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A Glass of Dry White Wine in Italian Wine

A Glass of Dry White Wine in Italian Wine

On a warm, sunny day, nothing beats sipping on a refreshing glass of dry white wine to quench your thirst and unwind after an intensive day at work. What makes a wine dry isn't rocket science: no residual sugar remains after fermentation has taken place.

Sicily may be best-known for its full-bodied red wines, but this sun-kissed Mediterranean island also boasts many crisp and citrusy dry white wines like Catarratto, Grillo, Insolia or Cortese that boast crisp citrusy notes.

Pinot Grigio

Pinot grigio is America's second-most-popular white wine and, though it may not be everyone's top pick, this versatile wine has plenty to offer. Light and crisp dry white wines such as Pinot grigio feature zippy acidity that pairs beautifully with citrusy flavors like fresh pears and citrus fruit, as well as light seafood dishes like sole in beurre blanc sauce, grilled halibut or broiled oysters.

Pinot Grigio wines vary slightly in style depending on their region of production. Italian pinot grigio wines tend to feature leaner body styles while those labeled pinot gris can often come from France (particularly Alsace) and have richer textures. Pinot Grigio may also be made into off-dry or sweet white wines by allowing grapes to undergo noble rot, producing lower acid and sweeter white wines.


Verdicchio (vair-DIK-ee-oh) is both the name of both its grape variety and appellation in central Italy along the Adriatic coast and bordering Emilia, Umbria and Tuscany. As one of Marche's signature wines that once became oversaturated and tasted cheap, its popularity declined until quality rebounded once more.

Marche's idyllic countryside is where some of the finest Verdicchio wines are produced. These wines are crisp, dry and complex with fresh nutty flavors - depending on their region and style they may display delicate fruit aromas, floral fragrances or more Riesling-like characteristics such as flint and sponge toffee with ageing - usually aged on lees to add texture; Verdicchio Classico variants like this example from La Staffa can even be quite sophisticated and sophisticated!

Pinot Bianco

Pinot Bianco may not receive as much recognition as its cousin Pinot Grigio, yet this white varietal remains an icon of Franciacorta. Grown throughout Italy's northeastern Friuli-Venezia Giulia and Alto Adige regions, it produces some of the most eye-catching single varietal and blended wines - often pairing nicely with Chardonnay to produce sparkling cuvees.

Pinot Bianco wines feature delicious pear, peach, raw almond and lemon zest flavors that pair perfectly with the granite-like minerality found in alpine terroirs. Furthermore, because this style doesn't undergo oak aging like other whites do, toasty notes and buttery aromas which usually accompany overripe fruit don't appear either.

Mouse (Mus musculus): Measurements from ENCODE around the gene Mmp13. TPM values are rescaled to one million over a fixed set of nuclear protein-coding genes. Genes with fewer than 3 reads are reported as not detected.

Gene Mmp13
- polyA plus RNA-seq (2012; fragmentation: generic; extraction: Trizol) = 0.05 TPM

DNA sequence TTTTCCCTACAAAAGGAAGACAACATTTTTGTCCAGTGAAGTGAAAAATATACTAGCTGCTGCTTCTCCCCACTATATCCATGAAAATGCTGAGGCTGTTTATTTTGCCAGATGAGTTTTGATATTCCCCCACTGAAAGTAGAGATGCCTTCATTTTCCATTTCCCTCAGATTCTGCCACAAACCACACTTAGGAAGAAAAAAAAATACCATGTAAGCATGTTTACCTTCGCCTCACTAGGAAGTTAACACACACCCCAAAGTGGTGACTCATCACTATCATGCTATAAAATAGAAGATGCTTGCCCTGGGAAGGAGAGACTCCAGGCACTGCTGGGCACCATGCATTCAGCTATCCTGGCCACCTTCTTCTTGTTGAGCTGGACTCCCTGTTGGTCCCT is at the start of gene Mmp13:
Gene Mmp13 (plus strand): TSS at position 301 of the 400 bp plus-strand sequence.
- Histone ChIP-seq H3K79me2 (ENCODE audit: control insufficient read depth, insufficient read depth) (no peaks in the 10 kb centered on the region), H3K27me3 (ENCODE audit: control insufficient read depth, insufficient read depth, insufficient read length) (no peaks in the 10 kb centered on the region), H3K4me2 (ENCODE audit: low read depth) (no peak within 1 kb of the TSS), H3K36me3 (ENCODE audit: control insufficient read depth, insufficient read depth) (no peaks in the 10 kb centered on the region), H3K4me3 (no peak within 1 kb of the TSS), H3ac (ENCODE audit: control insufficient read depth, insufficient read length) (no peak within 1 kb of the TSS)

The best Pinot Biancos hail from high elevations between 1,300 to 2,100 feet, where grapes can express themselves with refreshing purity. Search out producers like Colterenzio, Alois Lageder, J. Hofstatter, Nals Margreid, and Cantina Terlano to experience these wines first-hand.


Grillo grapes are best known as an essential component of Sicily's fortified wine Marsala, but they also make excellent dry white wines when vinified without fortification. Grillo is particularly prevalent in western Sicily where it can produce fragrant wines that exhibit notes of melons, pear, tea weeds and nettle leaves.

Grillo variety thrived in Sicily's hot, dry climate and was adept at producing sugar and oxidizing, but Catarratto yields were higher and so overtook Grillo as the prime variety for producing Marsala.

Grillo white wine pairs well with lean meats like chicken or turkey cooked with Mediterranean herbs, as well as seafood prepared on the barbecue, light to medium cheeses like feta or fresh goat cheese, or light desserts such as chocolate cake.


Rnes (literally "little rascal" in Piemontese) is an adaptable grape variety which nearly went extinct during the 1970s, earning itself the name "Barolo Bianco." Wine produced from this variety often boasts aromas reminiscent of white flowers, chamomile tea, ripe white pear, citrus fruits with an almond finish rounded off perfectly by its signature dry tannins.

Vietti and Bruno Giacosa continue to produce premium examples of this rare variety in Roero.

Young Arneis wine is refreshing, light, and quaffable - perfect for every piemontese bar, cafe and restaurant in town! Perfect with seafood dishes such as crab cakes or soft cheeses; or herb-rich frittata or pesto dishes - young Arneis also makes an ideal aperitivo or summer sipper on the porch!

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What makes a wine a real Cellar Classic? From time to time we find ourselves marvelling at the creativity of the wine grower we always look to enrich our taste buds with something rather remarkable and share this with you.